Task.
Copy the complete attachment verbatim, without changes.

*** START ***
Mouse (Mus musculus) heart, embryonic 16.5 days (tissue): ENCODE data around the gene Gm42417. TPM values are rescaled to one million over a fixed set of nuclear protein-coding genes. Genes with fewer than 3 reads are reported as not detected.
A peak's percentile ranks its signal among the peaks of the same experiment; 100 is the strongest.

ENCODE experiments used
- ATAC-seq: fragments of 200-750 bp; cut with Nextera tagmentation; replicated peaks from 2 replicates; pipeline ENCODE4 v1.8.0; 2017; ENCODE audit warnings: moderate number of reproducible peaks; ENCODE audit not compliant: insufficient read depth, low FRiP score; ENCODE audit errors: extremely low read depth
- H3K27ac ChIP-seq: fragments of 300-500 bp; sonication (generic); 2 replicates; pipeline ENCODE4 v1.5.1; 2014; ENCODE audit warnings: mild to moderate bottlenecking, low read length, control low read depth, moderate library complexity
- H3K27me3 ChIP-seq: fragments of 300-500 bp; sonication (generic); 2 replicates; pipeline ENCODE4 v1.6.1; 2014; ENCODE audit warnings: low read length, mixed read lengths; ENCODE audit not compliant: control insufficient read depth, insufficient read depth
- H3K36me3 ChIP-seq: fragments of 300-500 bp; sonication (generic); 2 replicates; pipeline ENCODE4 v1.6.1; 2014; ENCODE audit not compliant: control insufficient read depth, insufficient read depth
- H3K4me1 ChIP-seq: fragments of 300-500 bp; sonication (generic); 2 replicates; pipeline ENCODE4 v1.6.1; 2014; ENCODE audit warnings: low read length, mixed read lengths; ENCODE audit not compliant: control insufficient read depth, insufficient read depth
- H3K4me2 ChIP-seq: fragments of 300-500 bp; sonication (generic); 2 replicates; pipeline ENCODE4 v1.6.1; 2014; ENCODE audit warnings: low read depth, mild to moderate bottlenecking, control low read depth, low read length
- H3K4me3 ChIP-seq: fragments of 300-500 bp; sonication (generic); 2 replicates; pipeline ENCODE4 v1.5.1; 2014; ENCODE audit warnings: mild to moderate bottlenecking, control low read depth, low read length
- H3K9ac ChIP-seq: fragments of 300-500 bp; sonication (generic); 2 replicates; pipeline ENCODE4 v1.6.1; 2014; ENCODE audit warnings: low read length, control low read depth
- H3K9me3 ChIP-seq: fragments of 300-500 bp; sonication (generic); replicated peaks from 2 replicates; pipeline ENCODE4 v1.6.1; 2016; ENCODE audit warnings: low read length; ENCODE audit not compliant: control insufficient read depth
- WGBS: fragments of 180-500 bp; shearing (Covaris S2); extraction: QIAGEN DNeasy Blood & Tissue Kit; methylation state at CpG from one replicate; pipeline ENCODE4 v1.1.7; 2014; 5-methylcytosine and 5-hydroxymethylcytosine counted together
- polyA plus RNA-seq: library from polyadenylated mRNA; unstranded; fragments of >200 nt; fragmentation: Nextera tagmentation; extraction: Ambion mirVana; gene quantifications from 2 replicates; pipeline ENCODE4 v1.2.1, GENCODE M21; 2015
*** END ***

Mouse (Mus musculus) heart, embryonic 16.5 days (tissue): ENCODE data around the gene Gm42417. TPM values are rescaled to one million over a fixed set of nuclear protein-coding genes. Genes with fewer than 3 reads are reported as not detected.
A peak's percentile ranks its signal among the peaks of the same experiment; 100 is the strongest.

ENCODE experiments used
- ATAC-seq: fragments of 200-750 bp; cut with Nextera tagmentation; replicated peaks from 2 replicates; pipeline ENCODE4 v1.8.0; 2017; ENCODE audit warnings: moderate number of reproducible peaks; ENCODE audit not compliant: insufficient read depth, low FRiP score; ENCODE audit errors: extremely low read depth
- H3K27ac ChIP-seq: fragments of 300-500 bp; sonication (generic); 2 replicates; pipeline ENCODE4 v1.5.1; 2014; ENCODE audit warnings: mild to moderate bottlenecking, low read length, control low read depth, moderate library complexity
- H3K27me3 ChIP-seq: fragments of 300-500 bp; sonication (generic); 2 replicates; pipeline ENCODE4 v1.6.1; 2014; ENCODE audit warnings: low read length, mixed read lengths; ENCODE audit not compliant: control insufficient read depth, insufficient read depth
- H3K36me3 ChIP-seq: fragments of 300-500 bp; sonication (generic); 2 replicates; pipeline ENCODE4 v1.6.1; 2014; ENCODE audit not compliant: control insufficient read depth, insufficient read depth
- H3K4me1 ChIP-seq: fragments of 300-500 bp; sonication (generic); 2 replicates; pipeline ENCODE4 v1.6.1; 2014; ENCODE audit warnings: low read length, mixed read lengths; ENCODE audit not compliant: control insufficient read depth, insufficient read depth
- H3K4me2 ChIP-seq: fragments of 300-500 bp; sonication (generic); 2 replicates; pipeline ENCODE4 v1.6.1; 2014; ENCODE audit warnings: low read depth, mild to moderate bottlenecking, control low read depth, low read length
- H3K4me3 ChIP-seq: fragments of 300-500 bp; sonication (generic); 2 replicates; pipeline ENCODE4 v1.5.1; 2014; ENCODE audit warnings: mild to moderate bottlenecking, control low read depth, low read length
- H3K9ac ChIP-seq: fragments of 300-500 bp; sonication (generic); 2 replicates; pipeline ENCODE4 v1.6.1; 2014; ENCODE audit warnings: low read length, control low read depth
- H3K9me3 ChIP-seq: fragments of 300-500 bp; sonication (generic); replicated peaks from 2 replicates; pipeline ENCODE4 v1.6.1; 2016; ENCODE audit warnings: low read length; ENCODE audit not compliant: control insufficient read depth
- WGBS: fragments of 180-500 bp; shearing (Covaris S2); extraction: QIAGEN DNeasy Blood & Tissue Kit; methylation state at CpG from one replicate; pipeline ENCODE4 v1.1.7; 2014; 5-methylcytosine and 5-hydroxymethylcytosine counted together
- polyA plus RNA-seq: library from polyadenylated mRNA; unstranded; fragments of >200 nt; fragmentation: Nextera tagmentation; extraction: Ambion mirVana; gene quantifications from 2 replicates; pipeline ENCODE4 v1.2.1, GENCODE M21; 2015